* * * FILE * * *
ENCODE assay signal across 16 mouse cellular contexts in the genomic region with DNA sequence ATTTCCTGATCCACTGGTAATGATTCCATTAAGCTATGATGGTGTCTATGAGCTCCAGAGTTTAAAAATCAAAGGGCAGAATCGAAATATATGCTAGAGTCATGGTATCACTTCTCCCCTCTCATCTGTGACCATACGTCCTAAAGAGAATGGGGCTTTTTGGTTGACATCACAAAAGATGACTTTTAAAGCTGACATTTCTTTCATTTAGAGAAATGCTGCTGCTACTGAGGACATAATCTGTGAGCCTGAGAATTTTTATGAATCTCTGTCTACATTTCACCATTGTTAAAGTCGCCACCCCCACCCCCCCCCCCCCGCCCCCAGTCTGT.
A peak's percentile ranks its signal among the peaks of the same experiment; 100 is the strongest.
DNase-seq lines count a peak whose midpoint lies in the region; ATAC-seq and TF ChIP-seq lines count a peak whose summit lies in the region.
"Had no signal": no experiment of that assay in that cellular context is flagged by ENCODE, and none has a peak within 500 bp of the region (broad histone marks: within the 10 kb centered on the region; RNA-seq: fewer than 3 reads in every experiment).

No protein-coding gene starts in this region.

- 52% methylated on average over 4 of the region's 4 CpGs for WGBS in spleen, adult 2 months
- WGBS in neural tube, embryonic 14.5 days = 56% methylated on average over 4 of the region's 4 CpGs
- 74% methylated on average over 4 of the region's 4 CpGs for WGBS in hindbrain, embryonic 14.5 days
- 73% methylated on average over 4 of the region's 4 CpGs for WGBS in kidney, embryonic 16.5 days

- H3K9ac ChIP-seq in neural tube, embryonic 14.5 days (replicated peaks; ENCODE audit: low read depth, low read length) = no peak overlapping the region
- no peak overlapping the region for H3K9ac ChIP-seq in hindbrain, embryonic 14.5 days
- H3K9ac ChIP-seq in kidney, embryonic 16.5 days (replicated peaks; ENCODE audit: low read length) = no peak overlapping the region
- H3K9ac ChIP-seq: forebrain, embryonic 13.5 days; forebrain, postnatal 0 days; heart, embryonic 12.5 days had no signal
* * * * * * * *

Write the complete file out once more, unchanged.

ENCODE assay signal across 16 mouse cellular contexts in the genomic region with DNA sequence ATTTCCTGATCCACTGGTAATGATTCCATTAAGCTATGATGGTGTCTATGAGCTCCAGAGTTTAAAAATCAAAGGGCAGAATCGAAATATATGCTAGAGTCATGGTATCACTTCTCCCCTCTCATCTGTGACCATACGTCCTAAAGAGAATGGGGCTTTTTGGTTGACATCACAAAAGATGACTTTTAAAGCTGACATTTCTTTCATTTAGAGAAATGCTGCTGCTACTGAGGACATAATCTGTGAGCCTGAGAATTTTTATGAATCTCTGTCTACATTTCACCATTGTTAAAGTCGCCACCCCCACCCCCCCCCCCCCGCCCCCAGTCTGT.
A peak's percentile ranks its signal among the peaks of the same experiment; 100 is the strongest.
DNase-seq lines count a peak whose midpoint lies in the region; ATAC-seq and TF ChIP-seq lines count a peak whose summit lies in the region.
"Had no signal": no experiment of that assay in that cellular context is flagged by ENCODE, and none has a peak within 500 bp of the region (broad histone marks: within the 10 kb centered on the region; RNA-seq: fewer than 3 reads in every experiment).

No protein-coding gene starts in this region.

- 52% methylated on average over 4 of the region's 4 CpGs for WGBS in spleen, adult 2 months
- WGBS in neural tube, embryonic 14.5 days = 56% methylated on average over 4 of the region's 4 CpGs
- 74% methylated on average over 4 of the region's 4 CpGs for WGBS in hindbrain, embryonic 14.5 days
- 73% methylated on average over 4 of the region's 4 CpGs for WGBS in kidney, embryonic 16.5 days

- H3K9ac ChIP-seq in neural tube, embryonic 14.5 days (replicated peaks; ENCODE audit: low read depth, low read length) = no peak overlapping the region
- no peak overlapping the region for H3K9ac ChIP-seq in hindbrain, embryonic 14.5 days
- H3K9ac ChIP-seq in kidney, embryonic 16.5 days (replicated peaks; ENCODE audit: low read length) = no peak overlapping the region
- H3K9ac ChIP-seq: forebrain, embryonic 13.5 days; forebrain, postnatal 0 days; heart, embryonic 12.5 days had no signal